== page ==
Starting today, you can get Grieving Together: A Couple's Journey through Miscarriage from Amazon, Barnes & Noble, or direct from Our Sunday Visitor (with free shipping)! We're thrilled that Grieving Together is making its way into the hands of parents who need it after infertility, stillbirth, miscarriage, or the loss of a child. The greatest joy has been hearing from couples who are reading it together or talking about aspects of grief they might not have shared or understood before. (In the words of Billy Collins' poem on sending a book out into the world, "stay out as late as you like, don't bother to call or write, and talk to as many strangers as you can.") Learn more here and here about what makes the book unique. To learn more about Grieving Together, check out these resources: Franco and I did a live webcast with Our Sunday Visitor to share more about why we wrote the book and how all of us can support people in our lives who are grieving. You can listen … [Read more...] about p.s. the book is here!
What's leftover after the bread has been eaten? Crusts and crumbs. If your kids' plates or lunch boxes look anything like ours, there's always something left behind. One doesn't like crusts. (Another doesn't like bread.) The oldest always picks apart the sandwich, leaving a pile of crumbs. The littlest throws his extra bits on the floor for the dog. But there's still good bread there! I find myself encouraging them. My mother's own words ring in my head from childhood: "It's not the heel's fault it's at the end of the bread!" (From time immemorial, parents have coaxed children to please, just eat.) . . . Today at Mass I heard a stirring homily. Our pastor can preach, and preach he does. Every Sunday he challenges, coaxes, and encourages us in the pews. This Sunday morning, like so many others, I caught small echoes between my life and the Scripture readings. Parenting and marriage are my primary callings right now. Naturally I see the world - and hear the Word - … [Read more...] about crusts & crumbs
He leans forward, eyes bright. Three Hail Marys are his. Each one he has started, and we have followed. He is four years old, sandy brown curls flopped in his eyes. His brothers have taken turns leading decades for weeks, and now he clamors for his chance, with all the gusto of younger siblings. He knows more than I realize. He hesitates in spots, but with a glance and a gentle prompt, his eyes sparkle again and he is off. Here is where he catches me. That breath between "...the fruit of thy womb, Jesus" and "Holy Mary, Mother of God." Where the prayer pauses. Where the first half ends and the second begins. Where Jesus meets Mary, child meets mother, leader meets follower, call meets response, breath meets breath, prayer meets prayer. I see the spark - in his eyes, in my body, in the space between us. It is the rare dazzle of holy. . . . Before I was bored, I am unashamed to admit. Catholic school kid in the pew, winding plastic beads around my hand. Not my … [Read more...] about the spark of prayer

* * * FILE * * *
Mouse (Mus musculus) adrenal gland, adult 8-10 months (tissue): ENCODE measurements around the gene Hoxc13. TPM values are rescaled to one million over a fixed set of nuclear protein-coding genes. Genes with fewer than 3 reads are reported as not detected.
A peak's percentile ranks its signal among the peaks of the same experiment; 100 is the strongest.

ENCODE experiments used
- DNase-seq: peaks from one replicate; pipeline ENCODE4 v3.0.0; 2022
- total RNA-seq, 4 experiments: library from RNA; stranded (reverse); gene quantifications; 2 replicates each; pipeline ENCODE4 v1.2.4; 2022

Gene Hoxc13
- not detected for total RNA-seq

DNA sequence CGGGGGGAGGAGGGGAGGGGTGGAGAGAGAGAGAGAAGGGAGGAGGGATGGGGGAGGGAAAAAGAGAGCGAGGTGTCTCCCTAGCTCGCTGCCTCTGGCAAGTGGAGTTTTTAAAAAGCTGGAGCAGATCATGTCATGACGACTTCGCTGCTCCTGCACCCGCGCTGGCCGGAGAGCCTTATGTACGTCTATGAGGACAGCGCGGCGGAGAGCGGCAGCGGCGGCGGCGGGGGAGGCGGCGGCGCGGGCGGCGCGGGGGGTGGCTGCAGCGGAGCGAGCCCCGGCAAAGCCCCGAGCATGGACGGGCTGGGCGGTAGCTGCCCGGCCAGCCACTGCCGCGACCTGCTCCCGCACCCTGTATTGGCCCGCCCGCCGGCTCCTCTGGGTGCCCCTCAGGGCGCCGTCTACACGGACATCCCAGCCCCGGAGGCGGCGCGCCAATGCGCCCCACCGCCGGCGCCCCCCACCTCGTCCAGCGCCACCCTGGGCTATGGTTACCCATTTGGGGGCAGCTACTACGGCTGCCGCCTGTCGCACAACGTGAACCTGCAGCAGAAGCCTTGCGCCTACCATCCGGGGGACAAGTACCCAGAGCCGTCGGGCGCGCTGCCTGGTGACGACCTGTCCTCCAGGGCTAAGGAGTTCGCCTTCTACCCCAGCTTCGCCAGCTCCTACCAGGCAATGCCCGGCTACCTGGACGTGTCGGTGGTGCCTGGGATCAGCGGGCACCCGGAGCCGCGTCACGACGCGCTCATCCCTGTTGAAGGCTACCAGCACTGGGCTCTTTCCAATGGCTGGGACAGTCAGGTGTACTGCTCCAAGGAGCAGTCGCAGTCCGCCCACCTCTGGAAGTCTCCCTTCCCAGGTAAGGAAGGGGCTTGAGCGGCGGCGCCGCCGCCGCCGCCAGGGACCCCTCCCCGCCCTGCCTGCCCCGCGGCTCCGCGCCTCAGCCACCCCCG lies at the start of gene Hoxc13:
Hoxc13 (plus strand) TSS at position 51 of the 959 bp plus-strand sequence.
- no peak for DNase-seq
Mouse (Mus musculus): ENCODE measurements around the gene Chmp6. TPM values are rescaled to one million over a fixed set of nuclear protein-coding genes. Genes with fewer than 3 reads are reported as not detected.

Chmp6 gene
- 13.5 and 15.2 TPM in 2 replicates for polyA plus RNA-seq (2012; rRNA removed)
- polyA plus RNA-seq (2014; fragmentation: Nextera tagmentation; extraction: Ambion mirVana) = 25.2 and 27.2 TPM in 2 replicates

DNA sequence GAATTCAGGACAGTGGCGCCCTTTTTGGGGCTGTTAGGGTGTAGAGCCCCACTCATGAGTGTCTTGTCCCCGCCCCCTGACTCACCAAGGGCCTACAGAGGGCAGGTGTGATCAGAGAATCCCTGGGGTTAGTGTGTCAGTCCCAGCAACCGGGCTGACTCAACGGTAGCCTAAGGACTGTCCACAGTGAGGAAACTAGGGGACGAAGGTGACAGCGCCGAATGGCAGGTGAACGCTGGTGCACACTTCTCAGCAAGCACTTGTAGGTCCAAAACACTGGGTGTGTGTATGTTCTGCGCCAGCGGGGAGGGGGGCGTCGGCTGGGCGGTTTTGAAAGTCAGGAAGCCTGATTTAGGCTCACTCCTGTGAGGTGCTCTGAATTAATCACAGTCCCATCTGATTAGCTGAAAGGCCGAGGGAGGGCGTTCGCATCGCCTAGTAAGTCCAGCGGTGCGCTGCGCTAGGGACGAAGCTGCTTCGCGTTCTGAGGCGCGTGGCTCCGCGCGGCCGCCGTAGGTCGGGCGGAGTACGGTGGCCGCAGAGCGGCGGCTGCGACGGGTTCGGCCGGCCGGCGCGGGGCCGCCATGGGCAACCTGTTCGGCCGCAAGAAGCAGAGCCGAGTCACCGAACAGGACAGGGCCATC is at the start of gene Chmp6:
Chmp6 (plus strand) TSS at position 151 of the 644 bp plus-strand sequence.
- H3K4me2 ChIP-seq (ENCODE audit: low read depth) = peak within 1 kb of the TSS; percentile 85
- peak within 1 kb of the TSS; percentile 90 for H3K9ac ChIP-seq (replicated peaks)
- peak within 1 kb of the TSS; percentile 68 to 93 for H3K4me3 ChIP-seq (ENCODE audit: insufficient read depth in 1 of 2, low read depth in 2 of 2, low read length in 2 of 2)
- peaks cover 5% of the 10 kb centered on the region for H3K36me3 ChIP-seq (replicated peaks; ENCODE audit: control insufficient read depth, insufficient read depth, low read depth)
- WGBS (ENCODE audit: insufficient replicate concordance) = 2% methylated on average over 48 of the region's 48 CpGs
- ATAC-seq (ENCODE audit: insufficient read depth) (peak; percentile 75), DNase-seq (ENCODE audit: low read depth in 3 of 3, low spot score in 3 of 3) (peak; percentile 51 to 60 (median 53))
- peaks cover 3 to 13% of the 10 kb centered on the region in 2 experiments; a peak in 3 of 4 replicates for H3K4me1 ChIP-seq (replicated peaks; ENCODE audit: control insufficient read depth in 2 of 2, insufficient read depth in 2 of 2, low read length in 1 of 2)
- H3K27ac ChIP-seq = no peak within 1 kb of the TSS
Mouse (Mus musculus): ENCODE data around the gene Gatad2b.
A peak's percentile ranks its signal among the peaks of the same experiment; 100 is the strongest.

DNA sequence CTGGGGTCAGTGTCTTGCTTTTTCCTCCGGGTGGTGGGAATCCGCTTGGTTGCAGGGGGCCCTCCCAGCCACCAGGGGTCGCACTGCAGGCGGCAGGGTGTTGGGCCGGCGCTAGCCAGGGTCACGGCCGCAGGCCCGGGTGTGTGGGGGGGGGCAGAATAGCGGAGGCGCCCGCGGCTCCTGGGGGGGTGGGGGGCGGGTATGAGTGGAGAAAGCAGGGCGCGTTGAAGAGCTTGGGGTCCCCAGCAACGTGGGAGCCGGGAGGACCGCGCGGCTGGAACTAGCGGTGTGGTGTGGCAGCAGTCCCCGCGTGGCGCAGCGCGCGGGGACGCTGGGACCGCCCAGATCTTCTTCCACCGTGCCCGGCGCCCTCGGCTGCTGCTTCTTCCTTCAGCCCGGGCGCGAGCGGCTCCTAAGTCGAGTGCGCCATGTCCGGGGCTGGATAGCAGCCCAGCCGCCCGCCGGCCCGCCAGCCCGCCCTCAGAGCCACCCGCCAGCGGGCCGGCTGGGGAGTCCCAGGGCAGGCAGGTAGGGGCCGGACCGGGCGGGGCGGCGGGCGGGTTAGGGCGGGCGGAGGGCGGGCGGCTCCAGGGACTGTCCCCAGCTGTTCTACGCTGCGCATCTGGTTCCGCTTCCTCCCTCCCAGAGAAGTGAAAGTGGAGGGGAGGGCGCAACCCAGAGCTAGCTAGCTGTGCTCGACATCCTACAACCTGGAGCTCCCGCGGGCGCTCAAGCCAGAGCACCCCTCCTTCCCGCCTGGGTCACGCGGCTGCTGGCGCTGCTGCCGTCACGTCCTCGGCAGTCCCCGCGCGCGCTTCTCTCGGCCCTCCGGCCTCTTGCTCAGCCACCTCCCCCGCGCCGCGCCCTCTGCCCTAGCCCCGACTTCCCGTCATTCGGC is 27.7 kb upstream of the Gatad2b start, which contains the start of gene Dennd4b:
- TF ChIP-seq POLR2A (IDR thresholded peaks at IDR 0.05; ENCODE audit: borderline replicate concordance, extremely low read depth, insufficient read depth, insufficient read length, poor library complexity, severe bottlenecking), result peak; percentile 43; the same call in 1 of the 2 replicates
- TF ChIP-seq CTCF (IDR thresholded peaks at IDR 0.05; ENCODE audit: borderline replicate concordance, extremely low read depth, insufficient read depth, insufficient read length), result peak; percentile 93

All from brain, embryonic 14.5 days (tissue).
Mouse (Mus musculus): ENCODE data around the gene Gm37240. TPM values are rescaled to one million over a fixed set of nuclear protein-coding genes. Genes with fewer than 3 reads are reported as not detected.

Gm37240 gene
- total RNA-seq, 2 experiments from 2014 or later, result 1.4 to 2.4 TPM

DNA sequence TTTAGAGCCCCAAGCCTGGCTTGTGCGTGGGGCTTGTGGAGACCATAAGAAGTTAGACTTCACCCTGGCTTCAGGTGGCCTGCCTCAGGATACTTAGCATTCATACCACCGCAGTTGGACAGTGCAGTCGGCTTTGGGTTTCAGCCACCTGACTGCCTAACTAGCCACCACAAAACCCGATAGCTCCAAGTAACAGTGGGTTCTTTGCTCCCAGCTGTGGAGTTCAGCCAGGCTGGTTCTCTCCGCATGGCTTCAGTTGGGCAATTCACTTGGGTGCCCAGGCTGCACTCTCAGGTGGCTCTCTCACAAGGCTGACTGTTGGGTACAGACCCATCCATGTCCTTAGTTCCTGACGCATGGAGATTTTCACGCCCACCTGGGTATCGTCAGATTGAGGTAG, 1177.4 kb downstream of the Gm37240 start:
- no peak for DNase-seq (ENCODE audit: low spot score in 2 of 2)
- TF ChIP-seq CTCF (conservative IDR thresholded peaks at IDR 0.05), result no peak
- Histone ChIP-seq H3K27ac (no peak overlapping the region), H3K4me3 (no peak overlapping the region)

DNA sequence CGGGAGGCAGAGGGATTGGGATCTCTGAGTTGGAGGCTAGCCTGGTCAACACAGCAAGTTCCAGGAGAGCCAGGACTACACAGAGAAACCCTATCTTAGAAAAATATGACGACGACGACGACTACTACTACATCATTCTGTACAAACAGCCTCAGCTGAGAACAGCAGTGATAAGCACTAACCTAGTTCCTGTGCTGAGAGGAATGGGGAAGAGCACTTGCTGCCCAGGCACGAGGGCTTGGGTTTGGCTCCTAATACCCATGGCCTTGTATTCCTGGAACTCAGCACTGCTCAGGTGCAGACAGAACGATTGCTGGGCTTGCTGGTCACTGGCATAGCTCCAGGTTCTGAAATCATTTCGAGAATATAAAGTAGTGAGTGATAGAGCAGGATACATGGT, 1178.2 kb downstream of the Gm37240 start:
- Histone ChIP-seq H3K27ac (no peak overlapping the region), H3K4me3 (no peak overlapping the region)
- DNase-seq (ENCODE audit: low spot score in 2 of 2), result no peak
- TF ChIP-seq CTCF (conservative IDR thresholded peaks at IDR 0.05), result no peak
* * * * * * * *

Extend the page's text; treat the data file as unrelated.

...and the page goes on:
If a word is mysterious and also a mouthful, it’s sure to become my favorite. When I heard “anamnesis” for the first time, I was sparked. The concept is deceptively simple. By calling to mind the passion, death, and resurrection of Christ (as Catholics do at Mass in each Eucharistic prayer), we enter into these mysteries of salvation. Let me put this more simply and shockingly: we do not simply remember, in a past, passive way. We participate in a present, palpable reality. Memory is a powerful, potent process. We return in our minds to a time and place that is not here and now. We sift through the impressions of experience, in constant conversation with the changes that have happened since. Beyond mere recollection, memory is the deeper imprinting of what mattered in the past that we carry with us into the future. In Catholic theology, memory is an act of prayer, faith, and transformation. Celebrating communion is not a memory of the Last Supper; it is a participation in … [Read more...] about do this in memory of me